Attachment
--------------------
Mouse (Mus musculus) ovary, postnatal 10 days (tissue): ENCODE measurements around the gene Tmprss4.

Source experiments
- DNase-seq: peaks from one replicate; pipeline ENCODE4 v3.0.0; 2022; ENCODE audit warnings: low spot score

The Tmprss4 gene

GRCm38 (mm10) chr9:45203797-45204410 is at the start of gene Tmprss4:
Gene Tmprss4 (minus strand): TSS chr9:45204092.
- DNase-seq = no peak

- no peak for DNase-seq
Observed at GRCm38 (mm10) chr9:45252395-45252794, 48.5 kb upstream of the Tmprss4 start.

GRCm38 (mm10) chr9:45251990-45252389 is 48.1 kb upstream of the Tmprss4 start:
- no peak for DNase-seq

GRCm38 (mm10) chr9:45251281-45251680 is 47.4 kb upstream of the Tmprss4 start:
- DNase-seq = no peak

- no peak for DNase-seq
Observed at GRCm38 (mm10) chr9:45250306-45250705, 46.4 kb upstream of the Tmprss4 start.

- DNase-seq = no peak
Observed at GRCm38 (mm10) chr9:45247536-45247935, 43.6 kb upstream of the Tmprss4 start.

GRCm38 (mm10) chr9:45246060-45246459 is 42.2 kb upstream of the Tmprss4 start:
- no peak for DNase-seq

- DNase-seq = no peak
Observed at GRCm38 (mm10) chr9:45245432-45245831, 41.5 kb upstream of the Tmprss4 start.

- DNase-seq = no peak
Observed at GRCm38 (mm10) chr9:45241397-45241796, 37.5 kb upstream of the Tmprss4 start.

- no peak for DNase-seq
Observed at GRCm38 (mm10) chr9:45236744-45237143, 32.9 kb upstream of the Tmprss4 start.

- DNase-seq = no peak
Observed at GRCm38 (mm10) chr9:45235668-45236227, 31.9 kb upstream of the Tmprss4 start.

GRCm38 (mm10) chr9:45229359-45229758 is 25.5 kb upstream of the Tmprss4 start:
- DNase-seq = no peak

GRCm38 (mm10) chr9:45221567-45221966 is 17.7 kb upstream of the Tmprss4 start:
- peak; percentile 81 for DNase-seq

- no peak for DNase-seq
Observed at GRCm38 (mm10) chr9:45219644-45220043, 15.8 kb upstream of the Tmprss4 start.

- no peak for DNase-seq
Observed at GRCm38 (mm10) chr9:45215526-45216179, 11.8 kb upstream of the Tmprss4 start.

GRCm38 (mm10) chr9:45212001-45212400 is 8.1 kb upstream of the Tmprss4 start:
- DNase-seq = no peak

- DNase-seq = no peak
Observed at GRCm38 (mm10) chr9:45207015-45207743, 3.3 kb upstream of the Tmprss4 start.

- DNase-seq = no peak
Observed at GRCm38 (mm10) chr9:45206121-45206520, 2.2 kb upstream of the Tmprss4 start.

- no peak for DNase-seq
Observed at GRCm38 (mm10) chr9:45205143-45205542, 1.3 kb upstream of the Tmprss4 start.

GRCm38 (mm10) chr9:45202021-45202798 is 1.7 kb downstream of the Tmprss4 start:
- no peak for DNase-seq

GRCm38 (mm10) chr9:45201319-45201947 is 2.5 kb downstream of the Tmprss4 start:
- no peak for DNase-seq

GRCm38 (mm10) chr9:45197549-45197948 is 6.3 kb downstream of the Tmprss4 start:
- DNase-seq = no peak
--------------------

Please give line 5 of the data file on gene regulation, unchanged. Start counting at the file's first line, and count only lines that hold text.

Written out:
GRCm38 (mm10) chr9:45203797-45204410 is at the start of gene Tmprss4: